Let’s begin the New Year with the charming art of Constantin Alajalov.
“Giant Clock on New Year’s Eve”– January 1, 1949
Not everyone has a fancy party to attend on New Year’s Eve. Some of us have to work, like this less-than-enthused office cleaner. The artist was visiting Gardone, Italy when he found a local to model as his scrubwoman and “invented a skyscraper to go around her neck,” according to Post editors.
Constantin Alajalov was born in 1900 to well-off Russian parents. They were able to give him the advantage of schooling, but his professional training did not last long; he had barely started at the University of Petrograd when the Russian Revolution broke out. He traveled around the country with a group of artists, painting posters and murals of Communist propaganda in order to survive.
“No Desserts”– March 12, 1949
Ah, so begins the New Year for many of us. It would not do to spoof a “stout” lady these days, but it worked in 1949.
Alajalov became the court painter for a khan in Persia. The khan was hanged by his successor, so there went that position. He moved on to Constantinople and painted murals and posters before landing in New York in 1923. Within three years, he sold his first cover to The New Yorker.
“Sunday Paper”– February 21, 1948
This late-sleeping Sunday slacker is one of my favorite Alajalov covers. The poor sinner really wants that Sunday paper and the milk for his coffee, but who is having a confab outside his door? None other than the minister, of course.
Alajalov eventually became the only person to do covers for both The New Yorker and The Saturday Evening Post, despite the fact that both magazines required exclusivity in their cover artists. He was naturalized in the United States and spent the rest of his life traveling and painting in and out of the country.
“Fall Gab Session”– November 7, 1953
This wonderful autumn cover from 1953 shows a gossip session in full force. It looks like the Smith boy is seeing the Jones girl and the ladies of the town will only be too happy to spread the rumor that they are in love—confidentially, of course.
“Trying on the Old Uniform”– 5/31/1958
What a difference 10 or 15 years makes! It is now 1958, and slipping into her old WWII WAVE uniform for a Memorial Day parade is not as easy as the charming young matron thought. (WAVES was an acronym for Women Accepted for Volunteer Emergency Service, began in 1942. It was technically US Naval Reserves, but the term “WAVES” caught on.) What did the 1958 crop of WAVES think of Post cover? They loved it! The WAVES director asked for the painting to be hung permanently in Washington and a WAVE at the Anacostia Naval Air Station asked for 50 autographed reprints for her crew. The artist happily granted both requests.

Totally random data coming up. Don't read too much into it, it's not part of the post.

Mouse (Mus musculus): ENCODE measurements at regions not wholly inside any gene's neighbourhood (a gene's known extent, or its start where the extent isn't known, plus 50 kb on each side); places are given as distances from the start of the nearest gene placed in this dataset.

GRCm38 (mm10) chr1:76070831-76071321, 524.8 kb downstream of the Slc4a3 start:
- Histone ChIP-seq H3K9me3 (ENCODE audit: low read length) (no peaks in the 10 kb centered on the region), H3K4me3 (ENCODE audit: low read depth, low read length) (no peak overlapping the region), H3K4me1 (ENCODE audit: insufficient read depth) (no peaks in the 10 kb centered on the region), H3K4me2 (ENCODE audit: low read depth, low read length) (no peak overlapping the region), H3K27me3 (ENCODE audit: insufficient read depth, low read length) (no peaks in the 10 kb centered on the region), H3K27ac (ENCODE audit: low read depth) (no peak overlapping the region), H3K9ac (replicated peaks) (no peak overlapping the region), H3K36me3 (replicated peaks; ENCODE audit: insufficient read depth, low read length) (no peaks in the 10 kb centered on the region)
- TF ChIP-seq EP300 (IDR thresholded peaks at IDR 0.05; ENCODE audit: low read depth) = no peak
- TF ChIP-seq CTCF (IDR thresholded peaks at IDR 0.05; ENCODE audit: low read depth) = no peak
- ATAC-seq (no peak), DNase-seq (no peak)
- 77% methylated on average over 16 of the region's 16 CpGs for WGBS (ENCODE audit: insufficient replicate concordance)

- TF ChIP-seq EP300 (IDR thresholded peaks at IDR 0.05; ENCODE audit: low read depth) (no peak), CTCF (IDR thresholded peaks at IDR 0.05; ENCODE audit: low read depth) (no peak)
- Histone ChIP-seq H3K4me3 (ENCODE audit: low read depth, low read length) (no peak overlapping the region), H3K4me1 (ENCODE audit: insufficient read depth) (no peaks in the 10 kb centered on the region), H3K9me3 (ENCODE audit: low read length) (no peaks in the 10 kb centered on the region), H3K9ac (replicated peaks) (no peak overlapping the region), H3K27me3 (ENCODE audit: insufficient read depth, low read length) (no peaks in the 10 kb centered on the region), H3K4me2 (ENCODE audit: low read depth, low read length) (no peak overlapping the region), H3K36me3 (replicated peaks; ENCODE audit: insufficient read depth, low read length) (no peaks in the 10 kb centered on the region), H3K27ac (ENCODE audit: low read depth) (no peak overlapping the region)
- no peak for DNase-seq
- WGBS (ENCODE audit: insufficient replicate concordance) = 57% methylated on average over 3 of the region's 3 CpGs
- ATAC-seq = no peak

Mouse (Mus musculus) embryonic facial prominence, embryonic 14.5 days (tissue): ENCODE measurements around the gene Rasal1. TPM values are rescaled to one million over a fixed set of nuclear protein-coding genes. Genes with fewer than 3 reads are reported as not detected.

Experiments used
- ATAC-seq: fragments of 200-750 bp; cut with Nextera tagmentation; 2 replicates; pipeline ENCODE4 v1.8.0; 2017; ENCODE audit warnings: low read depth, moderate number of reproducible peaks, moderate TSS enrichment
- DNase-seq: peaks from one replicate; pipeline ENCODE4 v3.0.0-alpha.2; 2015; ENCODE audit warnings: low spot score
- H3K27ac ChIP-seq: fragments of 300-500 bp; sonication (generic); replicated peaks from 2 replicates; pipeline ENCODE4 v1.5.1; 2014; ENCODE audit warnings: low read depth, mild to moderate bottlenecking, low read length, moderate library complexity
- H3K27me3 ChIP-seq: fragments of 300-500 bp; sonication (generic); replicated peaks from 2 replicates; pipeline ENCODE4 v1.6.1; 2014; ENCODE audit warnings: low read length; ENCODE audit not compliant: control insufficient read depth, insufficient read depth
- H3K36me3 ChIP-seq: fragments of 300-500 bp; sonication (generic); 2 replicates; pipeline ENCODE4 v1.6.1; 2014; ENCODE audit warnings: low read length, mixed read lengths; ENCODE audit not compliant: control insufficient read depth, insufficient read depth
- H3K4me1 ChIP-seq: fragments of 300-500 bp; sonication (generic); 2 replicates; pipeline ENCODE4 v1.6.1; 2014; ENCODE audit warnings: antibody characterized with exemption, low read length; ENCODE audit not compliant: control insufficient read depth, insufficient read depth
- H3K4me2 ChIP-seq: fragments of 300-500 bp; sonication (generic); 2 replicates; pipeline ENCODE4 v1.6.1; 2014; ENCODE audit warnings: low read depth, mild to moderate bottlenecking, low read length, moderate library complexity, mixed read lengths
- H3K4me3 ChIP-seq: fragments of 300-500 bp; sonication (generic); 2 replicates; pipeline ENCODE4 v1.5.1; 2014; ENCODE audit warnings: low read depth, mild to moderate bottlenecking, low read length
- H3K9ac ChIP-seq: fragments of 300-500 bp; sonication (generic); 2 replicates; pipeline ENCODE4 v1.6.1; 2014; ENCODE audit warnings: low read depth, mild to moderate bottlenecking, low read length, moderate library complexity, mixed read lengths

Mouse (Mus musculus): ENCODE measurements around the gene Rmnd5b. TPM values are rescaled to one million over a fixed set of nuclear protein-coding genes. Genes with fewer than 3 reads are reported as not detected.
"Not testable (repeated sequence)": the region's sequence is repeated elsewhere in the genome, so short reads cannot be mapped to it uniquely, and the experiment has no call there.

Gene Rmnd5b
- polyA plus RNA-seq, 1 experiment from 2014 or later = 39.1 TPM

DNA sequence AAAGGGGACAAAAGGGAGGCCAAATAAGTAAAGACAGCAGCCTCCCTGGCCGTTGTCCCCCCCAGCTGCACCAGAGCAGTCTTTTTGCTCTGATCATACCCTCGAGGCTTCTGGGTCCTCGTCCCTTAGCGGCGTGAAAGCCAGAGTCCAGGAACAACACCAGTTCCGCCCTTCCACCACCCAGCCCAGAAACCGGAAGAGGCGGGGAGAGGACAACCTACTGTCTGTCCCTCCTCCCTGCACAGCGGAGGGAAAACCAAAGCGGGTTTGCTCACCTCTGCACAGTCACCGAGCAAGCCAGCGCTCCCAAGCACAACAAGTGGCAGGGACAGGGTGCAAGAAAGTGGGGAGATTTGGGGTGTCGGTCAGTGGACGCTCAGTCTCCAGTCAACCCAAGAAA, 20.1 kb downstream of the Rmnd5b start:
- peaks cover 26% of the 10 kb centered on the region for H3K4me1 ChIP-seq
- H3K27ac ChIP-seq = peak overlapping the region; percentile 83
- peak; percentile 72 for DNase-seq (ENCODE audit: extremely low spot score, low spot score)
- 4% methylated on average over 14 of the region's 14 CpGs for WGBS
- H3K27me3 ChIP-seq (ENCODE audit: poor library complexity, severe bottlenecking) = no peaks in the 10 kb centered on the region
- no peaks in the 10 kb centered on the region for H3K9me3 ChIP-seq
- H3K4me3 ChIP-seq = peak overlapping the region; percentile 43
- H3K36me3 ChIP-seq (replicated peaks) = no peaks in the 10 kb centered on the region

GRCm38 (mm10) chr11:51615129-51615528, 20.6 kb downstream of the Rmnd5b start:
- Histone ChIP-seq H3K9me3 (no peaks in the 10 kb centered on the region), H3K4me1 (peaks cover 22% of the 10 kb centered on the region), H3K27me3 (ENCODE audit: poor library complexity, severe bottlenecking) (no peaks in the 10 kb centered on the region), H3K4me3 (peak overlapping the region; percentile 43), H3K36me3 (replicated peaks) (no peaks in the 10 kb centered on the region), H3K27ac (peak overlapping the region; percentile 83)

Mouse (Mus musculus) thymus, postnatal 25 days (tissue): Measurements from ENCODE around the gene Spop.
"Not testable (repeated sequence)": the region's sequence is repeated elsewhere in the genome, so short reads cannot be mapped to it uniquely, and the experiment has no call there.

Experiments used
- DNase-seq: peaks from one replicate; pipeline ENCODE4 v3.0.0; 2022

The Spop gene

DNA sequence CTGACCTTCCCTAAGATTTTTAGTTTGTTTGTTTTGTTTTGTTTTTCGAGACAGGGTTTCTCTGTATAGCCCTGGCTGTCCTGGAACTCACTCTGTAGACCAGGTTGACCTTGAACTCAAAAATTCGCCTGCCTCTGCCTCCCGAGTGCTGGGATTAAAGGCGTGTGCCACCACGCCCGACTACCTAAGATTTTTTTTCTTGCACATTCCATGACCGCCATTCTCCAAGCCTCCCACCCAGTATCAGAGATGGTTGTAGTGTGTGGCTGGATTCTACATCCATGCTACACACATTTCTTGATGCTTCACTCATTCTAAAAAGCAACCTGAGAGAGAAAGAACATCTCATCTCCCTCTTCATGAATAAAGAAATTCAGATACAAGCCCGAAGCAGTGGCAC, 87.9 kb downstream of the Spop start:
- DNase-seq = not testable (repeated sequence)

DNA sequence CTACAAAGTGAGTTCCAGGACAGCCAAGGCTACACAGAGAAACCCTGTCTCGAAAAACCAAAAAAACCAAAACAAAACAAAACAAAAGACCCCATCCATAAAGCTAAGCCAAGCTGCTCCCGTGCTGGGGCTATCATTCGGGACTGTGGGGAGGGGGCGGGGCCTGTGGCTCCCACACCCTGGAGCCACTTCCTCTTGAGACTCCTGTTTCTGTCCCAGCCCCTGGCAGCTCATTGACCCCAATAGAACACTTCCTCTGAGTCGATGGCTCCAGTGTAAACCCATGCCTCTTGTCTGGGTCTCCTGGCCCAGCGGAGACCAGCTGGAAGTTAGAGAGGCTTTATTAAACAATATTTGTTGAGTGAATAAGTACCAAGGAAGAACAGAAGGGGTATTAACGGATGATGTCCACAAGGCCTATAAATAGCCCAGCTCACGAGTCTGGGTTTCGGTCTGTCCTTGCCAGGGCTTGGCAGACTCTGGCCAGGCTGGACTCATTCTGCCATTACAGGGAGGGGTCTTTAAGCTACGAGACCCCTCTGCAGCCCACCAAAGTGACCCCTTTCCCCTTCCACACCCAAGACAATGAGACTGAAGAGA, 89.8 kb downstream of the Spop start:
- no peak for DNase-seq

“Alajalov Photo”– 10/06/45
The October 6, 1945 issue of the Post not only boasted Alajalov’s first cover for that magazine, but a playful photo in the “Keeping Posted” column. The artist is sitting in his comfy chair next to a charming piano. The piano, however, as with most of the room’s “furnishings,” is not real. “If a room seems to need a door,” Post editors noted, “Alajalov paints himself a door. If it needs a window and a view, he paints both window and view, and can thereby look out on anything he wants.”
Of course, the room has limitations as well as advantages. “Guests cannot sit down and stay,” editors noted, “which is a good thing, and Alajalov has furniture of any period…he fancies. He can have the throne Catherine of Russia sat in, if he likes—in fact, he can have Catherine of Russia, gazing at him in admiration and ardor.”
“Bridge Hand Disturbs Sleep” from 12/1/62
At the age of sixty-two, a retiring Alajalov submitted his final Saturday Evening Post cover. The December 1, 1962 issue depicted a bridge player distressed over a game where she should have bid this or played that or should not have withheld the ace of diamonds.
Roger T. Reed of Illustration House is quoted as saying, “When I met him in 1984, the artist was a refined and patrician figure, with reason to be proud of a rich body of work in fine illustrative art.” The artist passed away in New York at the age of eighty-seven.